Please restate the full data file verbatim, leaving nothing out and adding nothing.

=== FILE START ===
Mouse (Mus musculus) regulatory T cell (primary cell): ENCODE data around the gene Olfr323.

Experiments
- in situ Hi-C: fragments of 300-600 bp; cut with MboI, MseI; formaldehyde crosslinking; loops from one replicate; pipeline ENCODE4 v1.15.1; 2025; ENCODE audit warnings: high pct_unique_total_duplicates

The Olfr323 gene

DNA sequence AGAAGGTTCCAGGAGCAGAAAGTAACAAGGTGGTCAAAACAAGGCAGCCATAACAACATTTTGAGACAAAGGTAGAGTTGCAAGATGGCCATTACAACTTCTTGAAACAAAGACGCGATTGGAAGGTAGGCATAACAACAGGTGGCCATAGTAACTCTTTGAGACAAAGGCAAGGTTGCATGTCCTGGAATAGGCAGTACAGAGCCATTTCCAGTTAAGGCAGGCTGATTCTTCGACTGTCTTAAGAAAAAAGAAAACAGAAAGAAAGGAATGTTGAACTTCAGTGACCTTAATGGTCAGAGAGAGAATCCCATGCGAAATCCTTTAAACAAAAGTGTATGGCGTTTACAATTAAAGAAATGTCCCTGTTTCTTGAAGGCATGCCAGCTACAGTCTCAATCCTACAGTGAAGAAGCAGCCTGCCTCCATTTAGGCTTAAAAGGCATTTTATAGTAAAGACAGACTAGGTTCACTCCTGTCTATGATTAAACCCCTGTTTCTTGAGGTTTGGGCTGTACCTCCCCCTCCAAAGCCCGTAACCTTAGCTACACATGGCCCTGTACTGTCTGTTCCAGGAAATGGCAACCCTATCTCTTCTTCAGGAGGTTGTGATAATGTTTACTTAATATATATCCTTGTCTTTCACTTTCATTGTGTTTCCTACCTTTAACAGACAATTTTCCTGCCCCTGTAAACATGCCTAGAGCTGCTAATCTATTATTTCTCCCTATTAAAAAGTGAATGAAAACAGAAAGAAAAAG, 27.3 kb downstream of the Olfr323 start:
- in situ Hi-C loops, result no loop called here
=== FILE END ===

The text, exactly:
Mouse (Mus musculus) regulatory T cell (primary cell): ENCODE data around the gene Olfr323.

Experiments
- in situ Hi-C: fragments of 300-600 bp; cut with MboI, MseI; formaldehyde crosslinking; loops from one replicate; pipeline ENCODE4 v1.15.1; 2025; ENCODE audit warnings: high pct_unique_total_duplicates

The Olfr323 gene

DNA sequence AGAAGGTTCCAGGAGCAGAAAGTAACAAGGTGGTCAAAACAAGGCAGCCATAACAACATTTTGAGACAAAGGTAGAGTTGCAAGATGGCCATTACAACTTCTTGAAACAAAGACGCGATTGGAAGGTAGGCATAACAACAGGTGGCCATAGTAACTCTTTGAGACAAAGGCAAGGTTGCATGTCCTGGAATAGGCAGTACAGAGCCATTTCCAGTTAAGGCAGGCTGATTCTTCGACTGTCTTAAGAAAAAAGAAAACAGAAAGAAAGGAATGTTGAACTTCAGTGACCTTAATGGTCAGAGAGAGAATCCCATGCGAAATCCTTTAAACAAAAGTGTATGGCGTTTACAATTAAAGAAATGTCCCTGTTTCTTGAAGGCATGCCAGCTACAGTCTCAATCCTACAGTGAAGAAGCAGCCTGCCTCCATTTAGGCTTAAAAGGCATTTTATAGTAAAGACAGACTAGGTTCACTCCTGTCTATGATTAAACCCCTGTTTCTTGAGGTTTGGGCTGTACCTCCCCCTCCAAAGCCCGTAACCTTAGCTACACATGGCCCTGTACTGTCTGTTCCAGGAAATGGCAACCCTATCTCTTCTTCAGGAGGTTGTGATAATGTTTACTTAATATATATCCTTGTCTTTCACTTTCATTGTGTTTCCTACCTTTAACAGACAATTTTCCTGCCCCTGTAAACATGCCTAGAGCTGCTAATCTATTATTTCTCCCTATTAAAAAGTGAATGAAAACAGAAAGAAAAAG, 27.3 kb downstream of the Olfr323 start:
- in situ Hi-C loops, result no loop called here